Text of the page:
A Norwegian Blanket, Retevev Technique

This Wonderful Norwegian blanket has similarities to the early classic Navajo blankets.  The colors are the same with golden white, strong red and deep indigo blue.  I was compelled to acquire this blanket both because of the similarities as well as the beauty of this specific example.  In addition to the colors, the weavers stepping with the design up or down to create angles of color off of vertical or horizontal, same as executed on early Navajo blankets.

This blanket differs from Navajo mostly in the scale of design as well as there are no banding systems other than what one finds at the top and bottom.  Here the blanket is more similar to the early Rio Grande blankets, especially since these bands include ticking patterns similar to Rios.  The yarns in this blanket are all two-ply hand spun, whereas Navajo weft is all one ply unless it is made from raveled bayeta or from early machine plied yarns.

The body of this blanket’s design is much more like that of a grid, like a checker board, however, looking closely one can see that there are actually two sets of horizontal bands.  One set is made of three bands and includes the larger stars.  The other set of bands includes the more discrete system that contains two crosses inside the indigo blue.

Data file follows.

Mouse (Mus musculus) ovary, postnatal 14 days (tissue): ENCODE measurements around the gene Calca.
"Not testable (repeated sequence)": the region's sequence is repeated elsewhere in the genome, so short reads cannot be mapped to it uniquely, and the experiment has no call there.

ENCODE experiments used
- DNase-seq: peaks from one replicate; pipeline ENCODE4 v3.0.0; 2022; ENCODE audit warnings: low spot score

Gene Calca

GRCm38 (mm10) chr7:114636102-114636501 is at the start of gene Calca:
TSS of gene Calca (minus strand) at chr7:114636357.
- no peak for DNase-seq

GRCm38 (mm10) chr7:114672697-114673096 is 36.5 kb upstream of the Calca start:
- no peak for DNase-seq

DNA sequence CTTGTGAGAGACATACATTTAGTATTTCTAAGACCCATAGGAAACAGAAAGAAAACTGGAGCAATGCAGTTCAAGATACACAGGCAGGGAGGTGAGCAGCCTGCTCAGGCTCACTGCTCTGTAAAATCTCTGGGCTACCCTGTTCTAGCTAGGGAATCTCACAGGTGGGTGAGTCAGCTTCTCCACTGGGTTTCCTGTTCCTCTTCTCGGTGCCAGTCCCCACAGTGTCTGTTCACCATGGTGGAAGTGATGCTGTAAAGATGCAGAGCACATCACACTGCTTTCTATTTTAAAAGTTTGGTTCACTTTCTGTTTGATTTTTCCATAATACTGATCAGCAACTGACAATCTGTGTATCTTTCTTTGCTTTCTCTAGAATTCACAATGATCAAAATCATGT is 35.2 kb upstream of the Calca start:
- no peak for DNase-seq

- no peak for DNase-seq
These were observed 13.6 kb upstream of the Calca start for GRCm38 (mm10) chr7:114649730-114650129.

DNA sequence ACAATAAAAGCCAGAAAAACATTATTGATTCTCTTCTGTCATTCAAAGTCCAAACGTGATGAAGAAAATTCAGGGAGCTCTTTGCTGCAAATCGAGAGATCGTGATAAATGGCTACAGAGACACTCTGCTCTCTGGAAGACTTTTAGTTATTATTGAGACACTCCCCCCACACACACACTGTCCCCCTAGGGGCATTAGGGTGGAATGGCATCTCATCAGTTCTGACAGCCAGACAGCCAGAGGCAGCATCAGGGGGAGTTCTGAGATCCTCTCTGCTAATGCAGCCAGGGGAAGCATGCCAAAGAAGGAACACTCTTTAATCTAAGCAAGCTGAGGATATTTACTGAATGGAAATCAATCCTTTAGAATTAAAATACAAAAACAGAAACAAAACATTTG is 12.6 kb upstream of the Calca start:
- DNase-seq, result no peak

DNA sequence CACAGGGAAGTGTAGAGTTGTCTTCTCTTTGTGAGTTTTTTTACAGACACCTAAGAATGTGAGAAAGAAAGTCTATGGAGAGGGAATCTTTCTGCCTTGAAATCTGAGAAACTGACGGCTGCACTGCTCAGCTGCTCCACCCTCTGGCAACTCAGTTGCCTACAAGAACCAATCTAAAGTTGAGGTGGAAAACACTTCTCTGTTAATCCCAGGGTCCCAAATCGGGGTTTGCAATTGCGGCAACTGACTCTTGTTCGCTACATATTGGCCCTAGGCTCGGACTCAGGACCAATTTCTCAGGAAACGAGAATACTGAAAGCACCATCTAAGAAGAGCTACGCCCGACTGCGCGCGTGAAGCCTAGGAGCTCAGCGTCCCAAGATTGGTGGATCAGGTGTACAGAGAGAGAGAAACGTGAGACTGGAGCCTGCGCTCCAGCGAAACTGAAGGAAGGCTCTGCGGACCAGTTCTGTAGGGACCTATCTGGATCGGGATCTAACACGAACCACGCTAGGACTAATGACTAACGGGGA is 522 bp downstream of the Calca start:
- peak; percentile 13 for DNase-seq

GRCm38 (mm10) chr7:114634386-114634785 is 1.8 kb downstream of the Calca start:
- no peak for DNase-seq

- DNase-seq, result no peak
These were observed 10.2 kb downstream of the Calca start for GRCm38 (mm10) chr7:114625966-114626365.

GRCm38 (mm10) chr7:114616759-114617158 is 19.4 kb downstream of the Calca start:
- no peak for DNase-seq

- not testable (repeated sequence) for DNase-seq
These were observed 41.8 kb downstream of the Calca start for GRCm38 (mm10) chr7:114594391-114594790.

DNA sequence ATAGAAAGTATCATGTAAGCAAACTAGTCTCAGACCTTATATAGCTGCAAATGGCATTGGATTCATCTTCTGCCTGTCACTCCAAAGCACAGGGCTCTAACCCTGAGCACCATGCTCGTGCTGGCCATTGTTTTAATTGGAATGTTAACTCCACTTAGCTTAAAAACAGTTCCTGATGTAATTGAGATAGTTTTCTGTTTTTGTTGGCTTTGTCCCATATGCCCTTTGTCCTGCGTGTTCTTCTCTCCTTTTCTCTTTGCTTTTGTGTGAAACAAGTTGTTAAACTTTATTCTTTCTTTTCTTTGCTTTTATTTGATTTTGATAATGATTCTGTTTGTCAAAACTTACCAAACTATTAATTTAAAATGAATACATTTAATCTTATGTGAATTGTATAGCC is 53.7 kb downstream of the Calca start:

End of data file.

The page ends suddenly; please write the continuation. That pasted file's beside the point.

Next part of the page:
I’ve owned this blanket for several years.  While online about a month ago, I spotted a book at auction titled Swedish Textile Art the Khalili Collection by Viveka Hansen. I’ve been researching this Norwegian blanket to better understand the origins of this weaving style. I had long given up when this book showed up.  I was the winner of it at auction, and when the book showed up I thumbed through it finding, to my utter surprise, two photos of the exact blanket I had purchased herein.

Apparently this blanket was made around 1800 and was an offshoot of design based on textiles coming out of Southern Sweden.  The technique used is called Retevev and is differentiated from the Swedish blankets in several ways, predominately in its coarseness.

There is mention that it may have been made as a wedding blanket.  There is no mention of the narrow end, which does suggest that it was made for a bed.  This blanket measures 60.5″ x 49″ and is available for inspection and purchase.  Please contact me if you want further information, jamie@jamescomptongallery.com or 505 699-0323.

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